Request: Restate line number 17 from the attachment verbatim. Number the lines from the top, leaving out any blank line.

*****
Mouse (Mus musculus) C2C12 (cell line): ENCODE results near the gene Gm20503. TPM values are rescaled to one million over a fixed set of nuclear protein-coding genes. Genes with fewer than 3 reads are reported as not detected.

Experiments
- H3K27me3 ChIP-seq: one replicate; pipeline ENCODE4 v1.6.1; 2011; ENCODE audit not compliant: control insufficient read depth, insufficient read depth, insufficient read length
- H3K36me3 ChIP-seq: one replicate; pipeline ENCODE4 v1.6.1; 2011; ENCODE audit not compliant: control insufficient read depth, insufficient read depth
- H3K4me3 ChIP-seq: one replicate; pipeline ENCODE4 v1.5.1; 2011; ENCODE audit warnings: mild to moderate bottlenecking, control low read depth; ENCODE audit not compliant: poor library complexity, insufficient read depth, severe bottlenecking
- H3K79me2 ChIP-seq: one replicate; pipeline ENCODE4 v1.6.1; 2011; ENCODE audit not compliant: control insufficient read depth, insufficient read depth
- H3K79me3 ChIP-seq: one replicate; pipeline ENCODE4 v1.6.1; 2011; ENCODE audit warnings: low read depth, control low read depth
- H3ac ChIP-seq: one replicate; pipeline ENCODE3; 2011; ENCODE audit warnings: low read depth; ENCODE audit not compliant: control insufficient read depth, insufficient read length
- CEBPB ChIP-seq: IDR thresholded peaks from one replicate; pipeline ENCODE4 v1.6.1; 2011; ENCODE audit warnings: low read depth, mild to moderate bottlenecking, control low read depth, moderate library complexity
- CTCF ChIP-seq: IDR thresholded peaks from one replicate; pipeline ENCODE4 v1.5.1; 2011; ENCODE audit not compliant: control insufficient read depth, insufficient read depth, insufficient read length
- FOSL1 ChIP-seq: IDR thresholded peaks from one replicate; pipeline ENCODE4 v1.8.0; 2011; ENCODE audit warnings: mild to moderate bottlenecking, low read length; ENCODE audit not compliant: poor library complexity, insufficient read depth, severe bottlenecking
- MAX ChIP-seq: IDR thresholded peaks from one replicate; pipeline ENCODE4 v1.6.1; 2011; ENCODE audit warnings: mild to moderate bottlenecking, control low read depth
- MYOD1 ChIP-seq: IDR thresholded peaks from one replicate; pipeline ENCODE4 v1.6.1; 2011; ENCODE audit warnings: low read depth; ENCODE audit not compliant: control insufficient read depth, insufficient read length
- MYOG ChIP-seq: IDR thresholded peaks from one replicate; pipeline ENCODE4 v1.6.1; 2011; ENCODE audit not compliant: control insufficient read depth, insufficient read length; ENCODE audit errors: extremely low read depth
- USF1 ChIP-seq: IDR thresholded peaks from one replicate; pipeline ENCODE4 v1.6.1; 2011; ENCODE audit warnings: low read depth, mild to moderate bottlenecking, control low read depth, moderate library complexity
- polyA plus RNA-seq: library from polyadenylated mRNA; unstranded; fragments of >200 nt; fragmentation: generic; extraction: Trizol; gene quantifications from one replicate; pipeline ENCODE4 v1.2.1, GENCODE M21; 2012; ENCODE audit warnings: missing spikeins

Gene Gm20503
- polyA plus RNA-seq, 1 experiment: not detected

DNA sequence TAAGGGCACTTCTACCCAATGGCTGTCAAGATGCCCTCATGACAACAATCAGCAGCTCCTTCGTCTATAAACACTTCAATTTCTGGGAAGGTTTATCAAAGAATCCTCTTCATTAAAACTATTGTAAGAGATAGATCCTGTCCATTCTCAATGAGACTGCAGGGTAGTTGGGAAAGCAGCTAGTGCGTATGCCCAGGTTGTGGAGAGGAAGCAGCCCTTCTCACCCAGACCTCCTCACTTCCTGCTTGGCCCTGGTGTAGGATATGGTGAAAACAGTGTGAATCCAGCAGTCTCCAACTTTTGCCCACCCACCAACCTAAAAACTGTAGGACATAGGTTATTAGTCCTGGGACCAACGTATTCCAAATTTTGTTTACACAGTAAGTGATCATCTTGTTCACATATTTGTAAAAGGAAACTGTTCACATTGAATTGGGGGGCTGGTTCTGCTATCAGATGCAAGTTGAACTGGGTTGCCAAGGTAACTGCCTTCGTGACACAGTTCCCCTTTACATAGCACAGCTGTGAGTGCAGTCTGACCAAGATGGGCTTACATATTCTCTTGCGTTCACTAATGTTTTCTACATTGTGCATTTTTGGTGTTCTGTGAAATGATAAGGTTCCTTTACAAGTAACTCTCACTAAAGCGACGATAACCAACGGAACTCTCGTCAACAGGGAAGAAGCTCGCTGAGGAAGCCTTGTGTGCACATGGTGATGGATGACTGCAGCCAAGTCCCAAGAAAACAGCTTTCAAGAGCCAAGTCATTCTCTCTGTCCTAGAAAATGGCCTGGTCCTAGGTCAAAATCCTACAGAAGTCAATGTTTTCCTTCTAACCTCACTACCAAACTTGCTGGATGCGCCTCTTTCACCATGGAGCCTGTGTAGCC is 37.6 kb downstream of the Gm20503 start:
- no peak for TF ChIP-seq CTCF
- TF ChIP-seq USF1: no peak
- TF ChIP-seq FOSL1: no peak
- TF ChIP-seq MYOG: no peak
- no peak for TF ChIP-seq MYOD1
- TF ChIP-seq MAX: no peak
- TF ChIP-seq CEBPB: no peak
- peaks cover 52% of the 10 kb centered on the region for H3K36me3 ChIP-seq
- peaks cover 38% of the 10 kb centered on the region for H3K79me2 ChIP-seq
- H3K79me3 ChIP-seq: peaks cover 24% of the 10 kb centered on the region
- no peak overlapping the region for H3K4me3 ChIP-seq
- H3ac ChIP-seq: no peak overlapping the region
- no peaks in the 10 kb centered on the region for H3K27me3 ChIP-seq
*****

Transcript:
Gene Gm20503